consider the text as presenting the following points to our most serious attention :

First, what description of persons is here intended, by the worås the wicked.

SECONDLY, what will be the consequences of God's anger to those who continue to be of this description.

THIRDLY, by what means the character itself may be changed, and the consequences escaped.

God is angry with the wicked every day.

I. First, to consider what descriptions of persons are here intended by the words the wicked.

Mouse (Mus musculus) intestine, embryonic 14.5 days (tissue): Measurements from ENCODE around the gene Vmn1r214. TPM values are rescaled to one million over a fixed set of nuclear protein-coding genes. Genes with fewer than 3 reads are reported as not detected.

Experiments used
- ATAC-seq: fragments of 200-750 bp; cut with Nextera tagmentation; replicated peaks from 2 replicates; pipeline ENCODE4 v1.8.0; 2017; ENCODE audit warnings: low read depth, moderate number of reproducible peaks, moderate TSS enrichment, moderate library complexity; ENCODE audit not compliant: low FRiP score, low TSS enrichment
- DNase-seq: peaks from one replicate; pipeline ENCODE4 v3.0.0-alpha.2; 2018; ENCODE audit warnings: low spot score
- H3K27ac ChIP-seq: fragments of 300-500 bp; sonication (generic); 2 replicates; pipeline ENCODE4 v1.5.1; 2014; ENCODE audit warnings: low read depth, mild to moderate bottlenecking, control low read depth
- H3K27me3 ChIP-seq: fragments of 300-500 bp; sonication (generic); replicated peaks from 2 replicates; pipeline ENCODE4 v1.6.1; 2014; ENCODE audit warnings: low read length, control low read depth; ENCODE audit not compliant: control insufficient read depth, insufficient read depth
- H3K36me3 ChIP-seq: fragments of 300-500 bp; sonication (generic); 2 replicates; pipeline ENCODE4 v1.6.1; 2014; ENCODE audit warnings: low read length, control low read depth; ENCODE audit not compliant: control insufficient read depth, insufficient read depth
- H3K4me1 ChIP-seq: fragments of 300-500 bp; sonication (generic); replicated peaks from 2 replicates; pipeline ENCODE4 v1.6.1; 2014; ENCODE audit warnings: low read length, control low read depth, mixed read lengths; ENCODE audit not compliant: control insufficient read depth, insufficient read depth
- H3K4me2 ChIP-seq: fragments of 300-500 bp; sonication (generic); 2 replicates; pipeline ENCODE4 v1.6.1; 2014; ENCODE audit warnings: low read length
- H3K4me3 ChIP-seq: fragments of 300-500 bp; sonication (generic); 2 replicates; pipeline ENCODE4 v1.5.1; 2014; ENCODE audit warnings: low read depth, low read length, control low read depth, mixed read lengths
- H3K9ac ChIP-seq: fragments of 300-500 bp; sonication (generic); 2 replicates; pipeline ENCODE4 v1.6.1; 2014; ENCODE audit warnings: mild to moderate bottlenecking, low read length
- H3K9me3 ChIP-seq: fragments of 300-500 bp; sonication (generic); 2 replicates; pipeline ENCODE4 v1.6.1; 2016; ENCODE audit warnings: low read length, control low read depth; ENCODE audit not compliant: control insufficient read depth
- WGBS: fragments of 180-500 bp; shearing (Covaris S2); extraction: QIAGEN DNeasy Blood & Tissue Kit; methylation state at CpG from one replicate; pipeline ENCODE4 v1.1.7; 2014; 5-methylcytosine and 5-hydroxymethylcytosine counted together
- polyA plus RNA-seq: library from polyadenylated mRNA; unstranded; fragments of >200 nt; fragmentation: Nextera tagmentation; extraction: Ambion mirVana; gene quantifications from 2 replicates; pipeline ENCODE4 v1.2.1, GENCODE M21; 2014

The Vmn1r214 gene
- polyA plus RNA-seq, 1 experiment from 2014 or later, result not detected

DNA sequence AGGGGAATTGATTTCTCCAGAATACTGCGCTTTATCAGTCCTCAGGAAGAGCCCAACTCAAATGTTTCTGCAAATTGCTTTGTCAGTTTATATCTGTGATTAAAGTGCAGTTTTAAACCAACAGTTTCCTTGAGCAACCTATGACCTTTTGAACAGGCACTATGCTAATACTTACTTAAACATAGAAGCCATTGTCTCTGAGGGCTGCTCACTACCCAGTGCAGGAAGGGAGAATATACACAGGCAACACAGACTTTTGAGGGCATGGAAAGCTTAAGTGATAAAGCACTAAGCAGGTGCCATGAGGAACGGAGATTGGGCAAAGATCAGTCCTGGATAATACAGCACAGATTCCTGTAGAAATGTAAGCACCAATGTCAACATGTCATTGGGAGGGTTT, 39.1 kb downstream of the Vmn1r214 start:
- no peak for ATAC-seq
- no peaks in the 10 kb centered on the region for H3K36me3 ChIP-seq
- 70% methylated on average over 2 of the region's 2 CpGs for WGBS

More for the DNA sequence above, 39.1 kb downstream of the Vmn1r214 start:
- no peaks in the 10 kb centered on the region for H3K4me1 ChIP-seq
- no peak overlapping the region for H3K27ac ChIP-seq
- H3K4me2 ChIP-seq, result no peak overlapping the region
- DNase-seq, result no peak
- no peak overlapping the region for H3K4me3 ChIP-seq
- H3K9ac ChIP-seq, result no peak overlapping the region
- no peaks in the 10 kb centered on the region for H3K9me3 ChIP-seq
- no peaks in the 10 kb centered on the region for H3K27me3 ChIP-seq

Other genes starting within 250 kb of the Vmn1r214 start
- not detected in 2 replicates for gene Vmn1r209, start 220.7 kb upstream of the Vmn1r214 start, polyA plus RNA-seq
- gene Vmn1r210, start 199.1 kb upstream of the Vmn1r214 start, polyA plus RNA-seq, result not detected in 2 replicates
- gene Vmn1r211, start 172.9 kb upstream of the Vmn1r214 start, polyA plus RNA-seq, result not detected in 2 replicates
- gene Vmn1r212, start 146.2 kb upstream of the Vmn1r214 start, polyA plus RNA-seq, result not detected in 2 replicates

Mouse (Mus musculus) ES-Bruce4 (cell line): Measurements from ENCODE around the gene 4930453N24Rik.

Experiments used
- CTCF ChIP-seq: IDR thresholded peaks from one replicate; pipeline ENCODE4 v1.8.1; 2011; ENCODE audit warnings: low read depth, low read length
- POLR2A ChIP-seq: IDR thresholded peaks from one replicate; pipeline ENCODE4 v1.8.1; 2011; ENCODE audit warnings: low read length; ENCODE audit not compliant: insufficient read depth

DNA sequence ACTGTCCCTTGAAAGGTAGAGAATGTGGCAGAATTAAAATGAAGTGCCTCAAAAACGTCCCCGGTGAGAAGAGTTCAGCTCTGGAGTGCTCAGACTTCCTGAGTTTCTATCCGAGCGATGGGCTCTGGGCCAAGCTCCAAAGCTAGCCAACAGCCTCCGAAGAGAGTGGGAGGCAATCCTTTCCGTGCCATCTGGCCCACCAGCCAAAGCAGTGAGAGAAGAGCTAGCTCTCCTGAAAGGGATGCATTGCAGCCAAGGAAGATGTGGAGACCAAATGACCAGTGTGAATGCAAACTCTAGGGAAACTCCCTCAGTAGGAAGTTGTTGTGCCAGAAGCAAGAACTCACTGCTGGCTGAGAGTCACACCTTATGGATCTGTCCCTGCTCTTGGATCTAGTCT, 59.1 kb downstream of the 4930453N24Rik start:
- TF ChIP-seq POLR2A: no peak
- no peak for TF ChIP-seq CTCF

In the actual condition of the world, and from the very nature of virtue and vice, there can be but two descriptions of characters among mankind, in the estimation of Almighty God. And these are, the righteous and the wicked. And though there are undoubtedly degrees in virtue as well as vice, not only in our sight, but also in the sight of God, yet as these are opposite principles, one of which inust have the ascendancy in every individual, bis denomination is thereby determined. In a state of trial for recovery from the fatal effects of sin, which is that of mankind in the present life, every thing of a moral nature must be progressive; men grow gradually better, or gradually worse, according to the means and exertions made use of. In this mixed condition, to find a character so bad that in it there is no good thing, or so good that in it there is nothing bad, is out of the range of our experience; and though with our limited view of motive and conduct, we may not always be able to ascertain with certainty the predominant principle, and thereby the denomination of the man, yet to Almighty God there is no such obstacle, but every individual stands fully disclosed and thoroughly understood in the absolute truth of the presiding principle which determines bis moral condition as righteous or wicked.